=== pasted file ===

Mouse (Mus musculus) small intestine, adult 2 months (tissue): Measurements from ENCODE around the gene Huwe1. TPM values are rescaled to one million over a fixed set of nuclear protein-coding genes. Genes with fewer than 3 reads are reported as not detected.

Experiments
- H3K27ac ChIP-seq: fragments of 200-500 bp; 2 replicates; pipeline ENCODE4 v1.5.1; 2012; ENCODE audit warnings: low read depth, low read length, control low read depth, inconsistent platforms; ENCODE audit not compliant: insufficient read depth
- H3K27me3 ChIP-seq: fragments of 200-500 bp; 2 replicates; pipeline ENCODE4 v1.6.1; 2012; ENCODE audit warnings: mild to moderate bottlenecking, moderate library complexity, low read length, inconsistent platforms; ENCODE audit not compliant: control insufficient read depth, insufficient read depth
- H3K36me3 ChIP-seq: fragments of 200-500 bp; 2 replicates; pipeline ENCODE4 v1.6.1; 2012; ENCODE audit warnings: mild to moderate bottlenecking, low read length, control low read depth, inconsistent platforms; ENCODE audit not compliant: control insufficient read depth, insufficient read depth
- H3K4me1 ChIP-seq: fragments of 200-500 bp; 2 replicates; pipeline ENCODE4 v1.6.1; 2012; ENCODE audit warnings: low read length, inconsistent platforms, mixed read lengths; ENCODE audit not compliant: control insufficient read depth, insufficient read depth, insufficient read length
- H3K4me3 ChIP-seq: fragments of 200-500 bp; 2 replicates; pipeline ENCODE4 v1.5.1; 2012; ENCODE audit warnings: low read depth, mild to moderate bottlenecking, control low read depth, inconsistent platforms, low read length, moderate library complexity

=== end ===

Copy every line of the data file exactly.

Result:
Mouse (Mus musculus) small intestine, adult 2 months (tissue): Measurements from ENCODE around the gene Huwe1. TPM values are rescaled to one million over a fixed set of nuclear protein-coding genes. Genes with fewer than 3 reads are reported as not detected.

Experiments
- H3K27ac ChIP-seq: fragments of 200-500 bp; 2 replicates; pipeline ENCODE4 v1.5.1; 2012; ENCODE audit warnings: low read depth, low read length, control low read depth, inconsistent platforms; ENCODE audit not compliant: insufficient read depth
- H3K27me3 ChIP-seq: fragments of 200-500 bp; 2 replicates; pipeline ENCODE4 v1.6.1; 2012; ENCODE audit warnings: mild to moderate bottlenecking, moderate library complexity, low read length, inconsistent platforms; ENCODE audit not compliant: control insufficient read depth, insufficient read depth
- H3K36me3 ChIP-seq: fragments of 200-500 bp; 2 replicates; pipeline ENCODE4 v1.6.1; 2012; ENCODE audit warnings: mild to moderate bottlenecking, low read length, control low read depth, inconsistent platforms; ENCODE audit not compliant: control insufficient read depth, insufficient read depth
- H3K4me1 ChIP-seq: fragments of 200-500 bp; 2 replicates; pipeline ENCODE4 v1.6.1; 2012; ENCODE audit warnings: low read length, inconsistent platforms, mixed read lengths; ENCODE audit not compliant: control insufficient read depth, insufficient read depth, insufficient read length
- H3K4me3 ChIP-seq: fragments of 200-500 bp; 2 replicates; pipeline ENCODE4 v1.5.1; 2012; ENCODE audit warnings: low read depth, mild to moderate bottlenecking, control low read depth, inconsistent platforms, low read length, moderate library complexity